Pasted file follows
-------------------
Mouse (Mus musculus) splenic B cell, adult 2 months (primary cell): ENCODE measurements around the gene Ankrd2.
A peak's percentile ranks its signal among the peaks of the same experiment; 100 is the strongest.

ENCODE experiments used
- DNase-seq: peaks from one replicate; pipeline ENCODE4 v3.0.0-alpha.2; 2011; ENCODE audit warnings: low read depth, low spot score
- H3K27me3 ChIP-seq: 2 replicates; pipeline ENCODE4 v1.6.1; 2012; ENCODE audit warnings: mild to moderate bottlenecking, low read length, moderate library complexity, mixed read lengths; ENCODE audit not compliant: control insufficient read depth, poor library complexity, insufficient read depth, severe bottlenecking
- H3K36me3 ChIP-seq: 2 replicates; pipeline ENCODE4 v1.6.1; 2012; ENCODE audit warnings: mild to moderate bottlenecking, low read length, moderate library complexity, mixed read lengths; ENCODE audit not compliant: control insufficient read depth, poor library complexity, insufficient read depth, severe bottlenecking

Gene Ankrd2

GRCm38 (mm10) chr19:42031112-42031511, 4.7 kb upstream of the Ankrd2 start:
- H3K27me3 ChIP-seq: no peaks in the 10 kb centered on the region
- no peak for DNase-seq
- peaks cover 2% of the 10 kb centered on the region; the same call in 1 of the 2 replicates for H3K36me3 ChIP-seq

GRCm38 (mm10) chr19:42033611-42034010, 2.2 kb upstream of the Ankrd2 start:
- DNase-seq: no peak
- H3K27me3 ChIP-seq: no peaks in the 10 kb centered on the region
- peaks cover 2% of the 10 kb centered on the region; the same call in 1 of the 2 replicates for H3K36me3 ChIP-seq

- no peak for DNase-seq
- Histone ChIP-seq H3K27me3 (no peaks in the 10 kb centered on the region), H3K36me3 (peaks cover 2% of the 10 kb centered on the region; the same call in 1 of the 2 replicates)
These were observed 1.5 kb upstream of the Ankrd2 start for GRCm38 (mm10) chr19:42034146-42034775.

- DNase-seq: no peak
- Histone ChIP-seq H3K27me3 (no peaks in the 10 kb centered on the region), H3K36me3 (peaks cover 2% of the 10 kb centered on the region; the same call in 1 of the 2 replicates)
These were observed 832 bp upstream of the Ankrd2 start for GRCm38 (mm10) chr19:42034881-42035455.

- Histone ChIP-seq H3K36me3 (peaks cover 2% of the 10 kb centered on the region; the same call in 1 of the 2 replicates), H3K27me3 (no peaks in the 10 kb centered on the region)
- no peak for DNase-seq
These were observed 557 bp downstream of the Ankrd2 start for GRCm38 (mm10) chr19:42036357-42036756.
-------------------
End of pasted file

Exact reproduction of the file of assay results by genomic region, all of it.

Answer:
Mouse (Mus musculus) splenic B cell, adult 2 months (primary cell): ENCODE measurements around the gene Ankrd2.
A peak's percentile ranks its signal among the peaks of the same experiment; 100 is the strongest.

ENCODE experiments used
- DNase-seq: peaks from one replicate; pipeline ENCODE4 v3.0.0-alpha.2; 2011; ENCODE audit warnings: low read depth, low spot score
- H3K27me3 ChIP-seq: 2 replicates; pipeline ENCODE4 v1.6.1; 2012; ENCODE audit warnings: mild to moderate bottlenecking, low read length, moderate library complexity, mixed read lengths; ENCODE audit not compliant: control insufficient read depth, poor library complexity, insufficient read depth, severe bottlenecking
- H3K36me3 ChIP-seq: 2 replicates; pipeline ENCODE4 v1.6.1; 2012; ENCODE audit warnings: mild to moderate bottlenecking, low read length, moderate library complexity, mixed read lengths; ENCODE audit not compliant: control insufficient read depth, poor library complexity, insufficient read depth, severe bottlenecking

Gene Ankrd2

GRCm38 (mm10) chr19:42031112-42031511, 4.7 kb upstream of the Ankrd2 start:
- H3K27me3 ChIP-seq: no peaks in the 10 kb centered on the region
- no peak for DNase-seq
- peaks cover 2% of the 10 kb centered on the region; the same call in 1 of the 2 replicates for H3K36me3 ChIP-seq

GRCm38 (mm10) chr19:42033611-42034010, 2.2 kb upstream of the Ankrd2 start:
- DNase-seq: no peak
- H3K27me3 ChIP-seq: no peaks in the 10 kb centered on the region
- peaks cover 2% of the 10 kb centered on the region; the same call in 1 of the 2 replicates for H3K36me3 ChIP-seq

- no peak for DNase-seq
- Histone ChIP-seq H3K27me3 (no peaks in the 10 kb centered on the region), H3K36me3 (peaks cover 2% of the 10 kb centered on the region; the same call in 1 of the 2 replicates)
These were observed 1.5 kb upstream of the Ankrd2 start for GRCm38 (mm10) chr19:42034146-42034775.

- DNase-seq: no peak
- Histone ChIP-seq H3K27me3 (no peaks in the 10 kb centered on the region), H3K36me3 (peaks cover 2% of the 10 kb centered on the region; the same call in 1 of the 2 replicates)
These were observed 832 bp upstream of the Ankrd2 start for GRCm38 (mm10) chr19:42034881-42035455.

- Histone ChIP-seq H3K36me3 (peaks cover 2% of the 10 kb centered on the region; the same call in 1 of the 2 replicates), H3K27me3 (no peaks in the 10 kb centered on the region)
- no peak for DNase-seq
These were observed 557 bp downstream of the Ankrd2 start for GRCm38 (mm10) chr19:42036357-42036756.